Seat Belt Use is Associated with Less Injury to the Fetus in Accidents Involving Pregnant Women

With Memorial Day around the corner and the unofficial beginning of the summer road trip season upon us, here's an important bit of news from the annual meeting of the Society for Academic Emergency Medicine. Emergency medicine researchers from Wake Forest University analyzed a national database of over 2 million people injured in car accidents and identified over 2400 cases involving pregnant women. They found that women who were wearing a seat belt or driving in a car with an airbag were less likely to experience fetal complications than women with neither a seat belt or airbag. Women with both a seat belt and an airbag had the best outcomes. This research confirms findings from several smaller studies.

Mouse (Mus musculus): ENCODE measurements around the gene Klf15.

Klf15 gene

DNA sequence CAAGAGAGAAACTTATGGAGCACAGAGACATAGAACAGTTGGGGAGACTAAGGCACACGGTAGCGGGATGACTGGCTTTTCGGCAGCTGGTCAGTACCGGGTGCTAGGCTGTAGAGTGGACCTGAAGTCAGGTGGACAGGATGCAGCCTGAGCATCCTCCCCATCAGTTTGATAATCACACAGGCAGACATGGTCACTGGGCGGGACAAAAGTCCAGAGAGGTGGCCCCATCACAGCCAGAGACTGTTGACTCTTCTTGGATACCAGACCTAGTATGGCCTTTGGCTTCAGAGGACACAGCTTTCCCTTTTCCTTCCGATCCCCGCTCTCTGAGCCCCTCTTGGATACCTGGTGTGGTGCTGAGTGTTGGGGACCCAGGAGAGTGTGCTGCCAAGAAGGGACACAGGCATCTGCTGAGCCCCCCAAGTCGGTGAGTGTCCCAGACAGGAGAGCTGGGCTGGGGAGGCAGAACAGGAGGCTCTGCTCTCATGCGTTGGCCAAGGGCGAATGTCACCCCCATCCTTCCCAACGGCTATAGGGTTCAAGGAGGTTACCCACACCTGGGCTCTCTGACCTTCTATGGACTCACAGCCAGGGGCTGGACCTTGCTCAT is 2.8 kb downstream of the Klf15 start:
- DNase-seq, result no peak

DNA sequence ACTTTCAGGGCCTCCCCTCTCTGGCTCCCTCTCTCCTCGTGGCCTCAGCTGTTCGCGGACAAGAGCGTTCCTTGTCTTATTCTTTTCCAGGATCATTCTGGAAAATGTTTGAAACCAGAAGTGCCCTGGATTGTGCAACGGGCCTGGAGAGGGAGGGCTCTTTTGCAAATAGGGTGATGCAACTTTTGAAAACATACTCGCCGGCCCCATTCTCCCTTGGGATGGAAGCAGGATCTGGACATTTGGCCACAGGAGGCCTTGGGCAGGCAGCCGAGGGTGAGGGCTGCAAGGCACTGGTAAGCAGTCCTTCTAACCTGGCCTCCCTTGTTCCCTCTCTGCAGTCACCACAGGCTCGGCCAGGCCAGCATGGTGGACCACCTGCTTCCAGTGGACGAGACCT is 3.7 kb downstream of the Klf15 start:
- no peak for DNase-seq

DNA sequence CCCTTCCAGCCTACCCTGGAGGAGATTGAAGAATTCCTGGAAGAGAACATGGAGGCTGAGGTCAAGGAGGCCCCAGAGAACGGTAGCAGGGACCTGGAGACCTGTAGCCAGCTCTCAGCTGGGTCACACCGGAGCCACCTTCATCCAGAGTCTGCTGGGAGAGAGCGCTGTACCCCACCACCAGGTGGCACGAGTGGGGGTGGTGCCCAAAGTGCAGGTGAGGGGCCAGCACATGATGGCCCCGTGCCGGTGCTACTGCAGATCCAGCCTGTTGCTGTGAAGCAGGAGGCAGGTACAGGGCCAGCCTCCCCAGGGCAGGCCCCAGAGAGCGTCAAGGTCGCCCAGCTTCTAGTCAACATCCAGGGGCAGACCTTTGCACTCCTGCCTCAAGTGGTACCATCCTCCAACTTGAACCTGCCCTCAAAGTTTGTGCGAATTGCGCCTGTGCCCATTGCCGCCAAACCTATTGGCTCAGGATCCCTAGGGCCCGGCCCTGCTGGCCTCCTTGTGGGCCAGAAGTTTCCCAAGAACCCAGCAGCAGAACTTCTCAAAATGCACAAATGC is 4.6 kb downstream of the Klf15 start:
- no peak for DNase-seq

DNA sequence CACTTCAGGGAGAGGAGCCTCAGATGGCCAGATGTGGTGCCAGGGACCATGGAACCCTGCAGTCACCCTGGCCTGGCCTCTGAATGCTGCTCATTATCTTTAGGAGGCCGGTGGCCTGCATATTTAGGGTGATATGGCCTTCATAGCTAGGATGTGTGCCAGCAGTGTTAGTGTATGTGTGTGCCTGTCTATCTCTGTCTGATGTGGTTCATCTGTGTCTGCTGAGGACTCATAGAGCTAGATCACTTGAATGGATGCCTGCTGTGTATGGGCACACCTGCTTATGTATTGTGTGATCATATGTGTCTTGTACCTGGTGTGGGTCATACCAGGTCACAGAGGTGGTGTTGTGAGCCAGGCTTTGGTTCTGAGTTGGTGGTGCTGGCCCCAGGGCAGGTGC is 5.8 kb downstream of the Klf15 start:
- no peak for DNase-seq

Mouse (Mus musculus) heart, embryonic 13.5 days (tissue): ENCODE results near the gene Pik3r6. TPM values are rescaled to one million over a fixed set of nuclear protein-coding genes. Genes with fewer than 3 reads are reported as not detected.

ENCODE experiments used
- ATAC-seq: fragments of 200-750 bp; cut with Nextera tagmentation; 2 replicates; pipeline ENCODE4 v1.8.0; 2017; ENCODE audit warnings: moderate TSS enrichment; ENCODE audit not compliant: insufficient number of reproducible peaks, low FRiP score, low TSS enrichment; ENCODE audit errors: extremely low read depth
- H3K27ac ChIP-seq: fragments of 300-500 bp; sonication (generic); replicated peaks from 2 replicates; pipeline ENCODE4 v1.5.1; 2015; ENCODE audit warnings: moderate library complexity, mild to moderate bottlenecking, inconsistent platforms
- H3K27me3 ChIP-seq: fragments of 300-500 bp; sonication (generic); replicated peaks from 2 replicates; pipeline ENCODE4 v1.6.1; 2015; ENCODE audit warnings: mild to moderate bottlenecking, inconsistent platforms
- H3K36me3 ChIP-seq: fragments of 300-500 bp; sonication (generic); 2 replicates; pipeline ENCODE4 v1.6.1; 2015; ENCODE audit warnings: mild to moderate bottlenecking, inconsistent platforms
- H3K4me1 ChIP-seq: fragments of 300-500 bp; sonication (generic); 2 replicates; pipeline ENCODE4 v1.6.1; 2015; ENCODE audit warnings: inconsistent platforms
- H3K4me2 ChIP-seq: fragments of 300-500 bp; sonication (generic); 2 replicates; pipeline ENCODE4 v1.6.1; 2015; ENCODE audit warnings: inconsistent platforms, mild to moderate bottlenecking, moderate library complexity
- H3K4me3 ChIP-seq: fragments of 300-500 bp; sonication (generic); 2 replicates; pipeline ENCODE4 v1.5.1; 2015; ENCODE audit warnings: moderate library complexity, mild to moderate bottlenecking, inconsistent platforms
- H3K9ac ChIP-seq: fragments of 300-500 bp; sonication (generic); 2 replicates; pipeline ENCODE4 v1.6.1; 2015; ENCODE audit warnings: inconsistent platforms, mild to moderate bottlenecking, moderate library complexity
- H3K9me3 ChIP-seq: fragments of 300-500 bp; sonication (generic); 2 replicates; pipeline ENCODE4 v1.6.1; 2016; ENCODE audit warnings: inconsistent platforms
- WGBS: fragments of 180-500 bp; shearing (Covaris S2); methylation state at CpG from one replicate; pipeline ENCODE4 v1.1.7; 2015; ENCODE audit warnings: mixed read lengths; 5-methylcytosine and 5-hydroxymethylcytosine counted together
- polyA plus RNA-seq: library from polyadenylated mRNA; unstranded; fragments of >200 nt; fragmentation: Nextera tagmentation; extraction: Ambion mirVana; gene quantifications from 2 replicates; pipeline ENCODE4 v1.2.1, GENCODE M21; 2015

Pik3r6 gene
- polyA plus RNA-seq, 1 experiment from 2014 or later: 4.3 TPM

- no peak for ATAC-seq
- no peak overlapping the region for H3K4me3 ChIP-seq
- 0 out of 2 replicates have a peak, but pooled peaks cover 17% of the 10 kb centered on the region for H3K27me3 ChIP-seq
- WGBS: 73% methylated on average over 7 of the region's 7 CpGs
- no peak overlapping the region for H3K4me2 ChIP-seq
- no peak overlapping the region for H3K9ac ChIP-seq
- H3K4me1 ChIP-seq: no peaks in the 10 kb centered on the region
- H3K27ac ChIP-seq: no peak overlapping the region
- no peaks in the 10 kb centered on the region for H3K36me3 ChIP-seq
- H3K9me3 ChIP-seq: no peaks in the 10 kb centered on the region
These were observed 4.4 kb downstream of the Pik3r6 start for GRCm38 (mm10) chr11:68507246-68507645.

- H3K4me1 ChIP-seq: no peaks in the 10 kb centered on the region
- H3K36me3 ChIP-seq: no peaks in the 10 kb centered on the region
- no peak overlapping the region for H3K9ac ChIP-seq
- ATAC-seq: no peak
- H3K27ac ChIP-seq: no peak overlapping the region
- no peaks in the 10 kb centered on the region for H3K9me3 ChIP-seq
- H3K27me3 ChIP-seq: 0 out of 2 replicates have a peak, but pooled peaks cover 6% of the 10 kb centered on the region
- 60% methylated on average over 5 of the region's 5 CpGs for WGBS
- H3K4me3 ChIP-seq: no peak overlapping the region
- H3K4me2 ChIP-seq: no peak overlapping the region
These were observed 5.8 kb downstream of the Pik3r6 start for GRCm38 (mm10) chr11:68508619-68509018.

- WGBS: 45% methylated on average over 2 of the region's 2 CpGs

The March of Dimes provides a nice summary of car safety guidelines for pregnant women.

To leave a comment, click on the Comment icon on the left side of the screen.  You must login to submit a comment.  

Recent Stories
January is National Birth Defects Prevention Month - What the Childbirth Educator Can Be Sharing

Series: Building Your Birth Business - Google Classroom to Share Resources and Build Community

What's New in the Journal of Perinatal Education - January 2019